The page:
You can support your customer base by providing a personalized onboarding experience and ongoing guidance dedicated to their needs. Monitor customer behavior to identify customers who may be underutilizing your product and are at risk of churn. Regularly sending out educational content, such as webinars, tutorials, and help guides, empowers customers to maximize their subscriptions.
Offer the right pricing model
How you price your software product has a massive influence on the lifetime value of a customer – not to mention your bottom line. Common SaaS pricing models include:
- Tiered pricing
- Flat-rate pricing
- Feature-based pricing
- Usage-based Pricing
- Freemium pricing
Offering multiple pricing plans gives customers choice and flexibility depending on their transaction volumes, which features they require, and how many user seats they need, among other considerations. Aligning your tiers with key customer segments ensures you are addressing key user needs and pain points, as well as providing robust upselling and cross-selling opportunities.
Add-Ons for specific features and services are another great option to consider, as this allows customers to customize their plans and pay for only what they need, while still increasing total revenue.
It’s important to remember that customer needs will shift over time, so you need to make it as easy as possible for them to change plans with minimal friction. Smooth transitions between plans and tiers will help CLV to grow over time while also minimizing churn.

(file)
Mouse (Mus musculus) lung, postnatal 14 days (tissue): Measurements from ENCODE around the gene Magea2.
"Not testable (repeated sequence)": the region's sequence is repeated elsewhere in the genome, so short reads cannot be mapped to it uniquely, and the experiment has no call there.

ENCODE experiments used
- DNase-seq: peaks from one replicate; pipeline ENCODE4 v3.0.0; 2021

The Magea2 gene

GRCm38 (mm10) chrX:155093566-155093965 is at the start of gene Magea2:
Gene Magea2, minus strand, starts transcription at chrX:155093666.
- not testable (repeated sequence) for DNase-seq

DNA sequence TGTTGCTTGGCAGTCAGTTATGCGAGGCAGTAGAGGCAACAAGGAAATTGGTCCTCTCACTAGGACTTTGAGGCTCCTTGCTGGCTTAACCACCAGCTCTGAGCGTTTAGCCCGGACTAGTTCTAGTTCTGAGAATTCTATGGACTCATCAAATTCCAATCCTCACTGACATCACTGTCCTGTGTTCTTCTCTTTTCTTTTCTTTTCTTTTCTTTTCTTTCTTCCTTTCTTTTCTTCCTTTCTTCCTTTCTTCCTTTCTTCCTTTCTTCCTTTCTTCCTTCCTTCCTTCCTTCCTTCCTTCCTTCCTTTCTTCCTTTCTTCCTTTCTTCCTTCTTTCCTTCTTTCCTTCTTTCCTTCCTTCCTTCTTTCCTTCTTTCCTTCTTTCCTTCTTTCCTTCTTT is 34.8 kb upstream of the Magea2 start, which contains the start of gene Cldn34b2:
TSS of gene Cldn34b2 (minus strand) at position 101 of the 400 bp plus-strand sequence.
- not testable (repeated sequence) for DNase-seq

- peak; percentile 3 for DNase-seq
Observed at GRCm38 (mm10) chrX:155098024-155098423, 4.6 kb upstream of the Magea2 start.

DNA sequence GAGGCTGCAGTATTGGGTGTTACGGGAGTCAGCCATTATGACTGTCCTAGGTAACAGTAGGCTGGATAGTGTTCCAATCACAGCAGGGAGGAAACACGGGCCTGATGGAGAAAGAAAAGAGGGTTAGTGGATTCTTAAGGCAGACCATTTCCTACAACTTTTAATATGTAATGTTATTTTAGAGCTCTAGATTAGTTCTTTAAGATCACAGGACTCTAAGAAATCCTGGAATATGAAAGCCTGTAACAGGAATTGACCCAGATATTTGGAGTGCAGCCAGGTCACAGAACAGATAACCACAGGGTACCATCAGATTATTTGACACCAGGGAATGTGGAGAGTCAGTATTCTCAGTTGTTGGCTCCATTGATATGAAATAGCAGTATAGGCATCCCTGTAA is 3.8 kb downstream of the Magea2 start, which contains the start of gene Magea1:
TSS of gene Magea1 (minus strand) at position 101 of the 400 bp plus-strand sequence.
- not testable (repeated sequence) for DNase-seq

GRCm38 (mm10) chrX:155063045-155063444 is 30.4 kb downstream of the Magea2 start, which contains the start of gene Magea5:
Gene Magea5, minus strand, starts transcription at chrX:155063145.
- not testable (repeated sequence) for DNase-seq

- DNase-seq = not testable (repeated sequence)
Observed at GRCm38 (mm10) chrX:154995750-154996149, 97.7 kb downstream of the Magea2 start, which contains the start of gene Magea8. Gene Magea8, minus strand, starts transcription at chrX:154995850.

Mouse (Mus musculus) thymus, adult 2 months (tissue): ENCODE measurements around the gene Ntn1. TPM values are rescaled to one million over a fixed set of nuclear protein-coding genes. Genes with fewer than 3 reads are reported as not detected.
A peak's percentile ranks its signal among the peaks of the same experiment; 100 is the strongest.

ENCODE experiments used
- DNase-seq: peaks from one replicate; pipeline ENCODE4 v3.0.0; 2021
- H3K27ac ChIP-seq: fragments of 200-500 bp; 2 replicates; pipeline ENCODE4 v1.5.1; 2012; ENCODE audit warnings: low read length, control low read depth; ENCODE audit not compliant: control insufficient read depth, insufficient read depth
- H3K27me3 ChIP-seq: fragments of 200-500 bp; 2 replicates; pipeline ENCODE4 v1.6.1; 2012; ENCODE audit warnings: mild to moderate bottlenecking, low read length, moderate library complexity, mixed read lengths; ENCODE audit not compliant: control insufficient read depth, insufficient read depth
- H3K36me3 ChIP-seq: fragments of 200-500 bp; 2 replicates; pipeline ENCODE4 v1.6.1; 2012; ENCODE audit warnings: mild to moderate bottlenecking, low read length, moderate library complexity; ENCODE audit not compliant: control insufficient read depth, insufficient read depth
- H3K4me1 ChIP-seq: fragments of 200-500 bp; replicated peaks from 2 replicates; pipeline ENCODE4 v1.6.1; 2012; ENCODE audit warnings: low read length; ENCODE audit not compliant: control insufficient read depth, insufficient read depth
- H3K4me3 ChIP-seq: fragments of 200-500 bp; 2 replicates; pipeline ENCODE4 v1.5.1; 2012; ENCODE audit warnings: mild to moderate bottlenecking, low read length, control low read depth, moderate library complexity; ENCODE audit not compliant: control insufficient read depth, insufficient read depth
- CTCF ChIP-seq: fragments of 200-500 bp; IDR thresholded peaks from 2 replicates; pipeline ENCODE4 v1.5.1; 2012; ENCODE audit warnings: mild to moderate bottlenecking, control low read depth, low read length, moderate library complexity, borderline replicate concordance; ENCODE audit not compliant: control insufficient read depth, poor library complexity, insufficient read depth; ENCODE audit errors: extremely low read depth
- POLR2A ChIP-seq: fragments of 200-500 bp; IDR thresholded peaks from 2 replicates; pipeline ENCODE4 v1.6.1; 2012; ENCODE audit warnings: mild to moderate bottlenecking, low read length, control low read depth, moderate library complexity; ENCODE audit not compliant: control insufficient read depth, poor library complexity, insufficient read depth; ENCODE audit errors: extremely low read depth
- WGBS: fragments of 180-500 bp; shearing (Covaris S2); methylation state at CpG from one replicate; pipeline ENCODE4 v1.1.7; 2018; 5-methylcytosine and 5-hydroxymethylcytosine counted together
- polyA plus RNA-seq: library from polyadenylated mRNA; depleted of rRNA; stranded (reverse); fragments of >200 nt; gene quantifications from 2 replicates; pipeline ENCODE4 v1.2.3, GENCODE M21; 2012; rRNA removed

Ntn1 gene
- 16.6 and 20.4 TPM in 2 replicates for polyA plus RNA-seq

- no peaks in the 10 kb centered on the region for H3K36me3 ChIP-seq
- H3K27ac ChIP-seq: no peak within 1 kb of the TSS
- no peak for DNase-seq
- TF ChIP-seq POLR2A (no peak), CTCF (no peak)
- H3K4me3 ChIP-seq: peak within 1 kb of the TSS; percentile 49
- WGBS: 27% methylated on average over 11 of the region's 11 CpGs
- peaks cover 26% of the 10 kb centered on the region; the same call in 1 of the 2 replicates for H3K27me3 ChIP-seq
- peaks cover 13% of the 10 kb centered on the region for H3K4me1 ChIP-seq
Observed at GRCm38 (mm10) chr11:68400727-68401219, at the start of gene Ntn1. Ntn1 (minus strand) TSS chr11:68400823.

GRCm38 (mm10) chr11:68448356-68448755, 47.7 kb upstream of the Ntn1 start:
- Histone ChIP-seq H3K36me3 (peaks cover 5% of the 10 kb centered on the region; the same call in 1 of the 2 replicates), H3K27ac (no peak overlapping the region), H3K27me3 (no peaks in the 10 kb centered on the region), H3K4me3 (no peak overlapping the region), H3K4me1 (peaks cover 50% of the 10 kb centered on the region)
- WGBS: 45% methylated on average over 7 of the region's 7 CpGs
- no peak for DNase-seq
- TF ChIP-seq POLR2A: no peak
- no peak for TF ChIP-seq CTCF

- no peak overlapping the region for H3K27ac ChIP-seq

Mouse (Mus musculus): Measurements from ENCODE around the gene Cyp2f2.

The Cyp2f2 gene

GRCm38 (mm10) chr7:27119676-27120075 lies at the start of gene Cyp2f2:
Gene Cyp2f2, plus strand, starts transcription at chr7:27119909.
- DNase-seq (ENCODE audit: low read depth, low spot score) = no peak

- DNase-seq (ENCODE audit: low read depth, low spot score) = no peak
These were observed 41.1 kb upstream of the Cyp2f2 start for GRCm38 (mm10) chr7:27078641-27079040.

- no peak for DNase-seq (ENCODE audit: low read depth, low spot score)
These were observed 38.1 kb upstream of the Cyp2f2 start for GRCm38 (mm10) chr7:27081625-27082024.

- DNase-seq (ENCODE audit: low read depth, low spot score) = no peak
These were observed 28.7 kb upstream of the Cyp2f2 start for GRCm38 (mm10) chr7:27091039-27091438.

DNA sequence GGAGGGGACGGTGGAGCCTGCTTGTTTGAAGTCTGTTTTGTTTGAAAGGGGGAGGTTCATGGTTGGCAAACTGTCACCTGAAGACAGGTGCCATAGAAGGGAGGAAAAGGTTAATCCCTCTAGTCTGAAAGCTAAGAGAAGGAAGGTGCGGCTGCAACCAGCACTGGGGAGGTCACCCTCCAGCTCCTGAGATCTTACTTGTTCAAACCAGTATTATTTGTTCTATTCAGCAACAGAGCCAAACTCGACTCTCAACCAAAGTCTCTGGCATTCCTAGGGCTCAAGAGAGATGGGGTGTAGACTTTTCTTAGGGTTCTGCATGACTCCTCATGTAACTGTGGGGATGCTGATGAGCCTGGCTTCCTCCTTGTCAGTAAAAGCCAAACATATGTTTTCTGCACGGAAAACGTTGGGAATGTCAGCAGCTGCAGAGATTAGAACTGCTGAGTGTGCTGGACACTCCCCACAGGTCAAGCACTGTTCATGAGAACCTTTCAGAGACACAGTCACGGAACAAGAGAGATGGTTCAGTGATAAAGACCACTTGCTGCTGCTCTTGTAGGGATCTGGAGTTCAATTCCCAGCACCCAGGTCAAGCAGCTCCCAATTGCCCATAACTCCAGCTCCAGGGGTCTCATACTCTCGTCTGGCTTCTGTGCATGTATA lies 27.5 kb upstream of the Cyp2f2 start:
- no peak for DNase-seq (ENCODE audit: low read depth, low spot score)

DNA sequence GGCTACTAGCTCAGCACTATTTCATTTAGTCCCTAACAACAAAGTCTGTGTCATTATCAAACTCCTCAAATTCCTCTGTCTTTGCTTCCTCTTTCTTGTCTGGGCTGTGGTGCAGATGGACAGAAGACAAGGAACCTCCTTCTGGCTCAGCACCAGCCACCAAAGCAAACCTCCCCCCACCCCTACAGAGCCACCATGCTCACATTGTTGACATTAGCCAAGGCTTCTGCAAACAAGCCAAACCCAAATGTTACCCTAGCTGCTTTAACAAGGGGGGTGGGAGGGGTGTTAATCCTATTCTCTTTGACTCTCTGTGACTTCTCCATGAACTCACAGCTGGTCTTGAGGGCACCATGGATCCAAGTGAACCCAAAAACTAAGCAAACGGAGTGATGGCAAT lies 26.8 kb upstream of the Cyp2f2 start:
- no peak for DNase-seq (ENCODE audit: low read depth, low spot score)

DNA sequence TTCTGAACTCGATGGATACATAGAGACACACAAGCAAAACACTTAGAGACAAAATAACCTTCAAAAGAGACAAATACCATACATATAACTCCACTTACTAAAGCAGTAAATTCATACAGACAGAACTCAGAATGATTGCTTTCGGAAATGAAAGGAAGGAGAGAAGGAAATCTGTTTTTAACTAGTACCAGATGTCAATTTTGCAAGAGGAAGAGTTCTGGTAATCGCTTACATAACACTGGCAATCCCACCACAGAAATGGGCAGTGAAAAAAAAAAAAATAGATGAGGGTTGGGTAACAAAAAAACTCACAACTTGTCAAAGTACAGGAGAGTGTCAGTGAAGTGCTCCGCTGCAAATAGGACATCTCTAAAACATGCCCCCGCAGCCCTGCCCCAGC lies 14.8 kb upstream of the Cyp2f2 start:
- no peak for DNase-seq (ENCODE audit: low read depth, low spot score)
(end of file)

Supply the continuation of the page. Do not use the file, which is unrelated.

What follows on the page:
Offer features and services that add immense value
A good place to start is by building an expanded ecosystem that brings together complementary features and services across a specific vertical. Creating an all-in-one SaaS solution streamlines workflows and minimizes the need for customers to seek alternative tools or integrations to get their tasks done.
For example, SaaS companies regularly offer integrated features such as payment processing or loyalty management, since the businesses who use their products may also have a need for these services. For example, Stax offers Stax Connect as an integrated payment processing functionality for merchants to add to their existing tech stack.
Encourage customer advocacy and referrals
Your best customers aren’t always those who spend the largest amount of money. Rather, the highest levels of CLTV are seen in customers who spend the most time telling other consumers about your solution.
By turning customers into advocates, you can create a self-perpetuating cycle of growth for your business that turbocharges lifetime value.
Brand advocacy is linked with high CLV because your most valuable customers attract new customers via activities such as leaving reviews and making referrals. According to Power Reviews, 98% of consumers feel that reviews are an essential resource when making purchase decisions
However, businesses cannot expect customers to undertake these efforts organically; to turn high-value customers into true brand advocates, you need to provide the right set of incentives.
A formal referral program enables you to reward customers when they bring in new business, as well as the incoming customers they’ve invited. Incentives include discounts, access to services in beta testing, or free plan upgrades to motivate customers to refer others.
Invest in continuous product improvement
Creating a SaaS product is not a ‘one and done’ process of development. To stay relevant, businesses must ensure their product continues to evolve and adapt to changing customer needs. The customer experience may suffer if your service no longer delivers the same level of value, or hasn’t kept up with changing market trends.